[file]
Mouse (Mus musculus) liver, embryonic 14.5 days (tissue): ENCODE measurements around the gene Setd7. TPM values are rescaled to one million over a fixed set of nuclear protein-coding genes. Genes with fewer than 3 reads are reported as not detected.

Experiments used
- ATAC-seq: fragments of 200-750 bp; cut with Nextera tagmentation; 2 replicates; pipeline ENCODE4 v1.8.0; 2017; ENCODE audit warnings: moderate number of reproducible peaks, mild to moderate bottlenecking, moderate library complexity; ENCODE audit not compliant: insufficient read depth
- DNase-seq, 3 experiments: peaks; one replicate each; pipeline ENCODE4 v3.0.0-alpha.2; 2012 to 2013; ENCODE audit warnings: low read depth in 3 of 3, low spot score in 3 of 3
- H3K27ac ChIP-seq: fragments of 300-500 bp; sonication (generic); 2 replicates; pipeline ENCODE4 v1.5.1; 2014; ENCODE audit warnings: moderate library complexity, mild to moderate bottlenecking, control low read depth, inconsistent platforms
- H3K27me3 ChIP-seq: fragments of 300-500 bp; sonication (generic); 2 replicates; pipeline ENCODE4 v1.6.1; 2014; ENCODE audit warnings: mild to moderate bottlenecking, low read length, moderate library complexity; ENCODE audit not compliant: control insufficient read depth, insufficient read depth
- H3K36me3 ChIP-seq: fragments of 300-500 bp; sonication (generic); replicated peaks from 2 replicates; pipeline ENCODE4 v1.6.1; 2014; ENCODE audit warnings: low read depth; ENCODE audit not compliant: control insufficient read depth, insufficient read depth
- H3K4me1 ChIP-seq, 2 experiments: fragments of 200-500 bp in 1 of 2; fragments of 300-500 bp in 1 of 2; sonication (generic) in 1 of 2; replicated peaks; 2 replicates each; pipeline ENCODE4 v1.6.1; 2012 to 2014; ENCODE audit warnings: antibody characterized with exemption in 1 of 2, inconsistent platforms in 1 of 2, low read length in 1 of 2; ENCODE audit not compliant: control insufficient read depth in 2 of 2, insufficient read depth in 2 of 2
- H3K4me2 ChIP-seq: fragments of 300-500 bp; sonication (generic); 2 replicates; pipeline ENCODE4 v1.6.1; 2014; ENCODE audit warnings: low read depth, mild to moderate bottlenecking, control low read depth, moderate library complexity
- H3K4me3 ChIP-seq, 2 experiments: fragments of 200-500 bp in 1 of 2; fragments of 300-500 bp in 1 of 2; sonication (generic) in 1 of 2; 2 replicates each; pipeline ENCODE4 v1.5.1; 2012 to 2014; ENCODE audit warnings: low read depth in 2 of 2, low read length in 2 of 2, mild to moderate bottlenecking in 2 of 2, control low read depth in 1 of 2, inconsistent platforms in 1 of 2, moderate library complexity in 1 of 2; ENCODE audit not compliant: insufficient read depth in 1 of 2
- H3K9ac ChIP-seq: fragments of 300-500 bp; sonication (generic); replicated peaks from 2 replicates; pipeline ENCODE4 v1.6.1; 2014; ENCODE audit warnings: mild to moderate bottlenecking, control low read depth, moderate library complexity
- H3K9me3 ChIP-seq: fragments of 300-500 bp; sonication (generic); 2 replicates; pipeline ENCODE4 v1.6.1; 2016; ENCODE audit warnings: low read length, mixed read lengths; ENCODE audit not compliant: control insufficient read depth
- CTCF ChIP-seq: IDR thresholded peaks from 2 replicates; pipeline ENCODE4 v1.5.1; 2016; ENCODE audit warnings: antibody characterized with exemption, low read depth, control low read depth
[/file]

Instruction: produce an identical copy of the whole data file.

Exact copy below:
Mouse (Mus musculus) liver, embryonic 14.5 days (tissue): ENCODE measurements around the gene Setd7. TPM values are rescaled to one million over a fixed set of nuclear protein-coding genes. Genes with fewer than 3 reads are reported as not detected.

Experiments used
- ATAC-seq: fragments of 200-750 bp; cut with Nextera tagmentation; 2 replicates; pipeline ENCODE4 v1.8.0; 2017; ENCODE audit warnings: moderate number of reproducible peaks, mild to moderate bottlenecking, moderate library complexity; ENCODE audit not compliant: insufficient read depth
- DNase-seq, 3 experiments: peaks; one replicate each; pipeline ENCODE4 v3.0.0-alpha.2; 2012 to 2013; ENCODE audit warnings: low read depth in 3 of 3, low spot score in 3 of 3
- H3K27ac ChIP-seq: fragments of 300-500 bp; sonication (generic); 2 replicates; pipeline ENCODE4 v1.5.1; 2014; ENCODE audit warnings: moderate library complexity, mild to moderate bottlenecking, control low read depth, inconsistent platforms
- H3K27me3 ChIP-seq: fragments of 300-500 bp; sonication (generic); 2 replicates; pipeline ENCODE4 v1.6.1; 2014; ENCODE audit warnings: mild to moderate bottlenecking, low read length, moderate library complexity; ENCODE audit not compliant: control insufficient read depth, insufficient read depth
- H3K36me3 ChIP-seq: fragments of 300-500 bp; sonication (generic); replicated peaks from 2 replicates; pipeline ENCODE4 v1.6.1; 2014; ENCODE audit warnings: low read depth; ENCODE audit not compliant: control insufficient read depth, insufficient read depth
- H3K4me1 ChIP-seq, 2 experiments: fragments of 200-500 bp in 1 of 2; fragments of 300-500 bp in 1 of 2; sonication (generic) in 1 of 2; replicated peaks; 2 replicates each; pipeline ENCODE4 v1.6.1; 2012 to 2014; ENCODE audit warnings: antibody characterized with exemption in 1 of 2, inconsistent platforms in 1 of 2, low read length in 1 of 2; ENCODE audit not compliant: control insufficient read depth in 2 of 2, insufficient read depth in 2 of 2
- H3K4me2 ChIP-seq: fragments of 300-500 bp; sonication (generic); 2 replicates; pipeline ENCODE4 v1.6.1; 2014; ENCODE audit warnings: low read depth, mild to moderate bottlenecking, control low read depth, moderate library complexity
- H3K4me3 ChIP-seq, 2 experiments: fragments of 200-500 bp in 1 of 2; fragments of 300-500 bp in 1 of 2; sonication (generic) in 1 of 2; 2 replicates each; pipeline ENCODE4 v1.5.1; 2012 to 2014; ENCODE audit warnings: low read depth in 2 of 2, low read length in 2 of 2, mild to moderate bottlenecking in 2 of 2, control low read depth in 1 of 2, inconsistent platforms in 1 of 2, moderate library complexity in 1 of 2; ENCODE audit not compliant: insufficient read depth in 1 of 2
- H3K9ac ChIP-seq: fragments of 300-500 bp; sonication (generic); replicated peaks from 2 replicates; pipeline ENCODE4 v1.6.1; 2014; ENCODE audit warnings: mild to moderate bottlenecking, control low read depth, moderate library complexity
- H3K9me3 ChIP-seq: fragments of 300-500 bp; sonication (generic); 2 replicates; pipeline ENCODE4 v1.6.1; 2016; ENCODE audit warnings: low read length, mixed read lengths; ENCODE audit not compliant: control insufficient read depth
- CTCF ChIP-seq: IDR thresholded peaks from 2 replicates; pipeline ENCODE4 v1.5.1; 2016; ENCODE audit warnings: antibody characterized with exemption, low read depth, control low read depth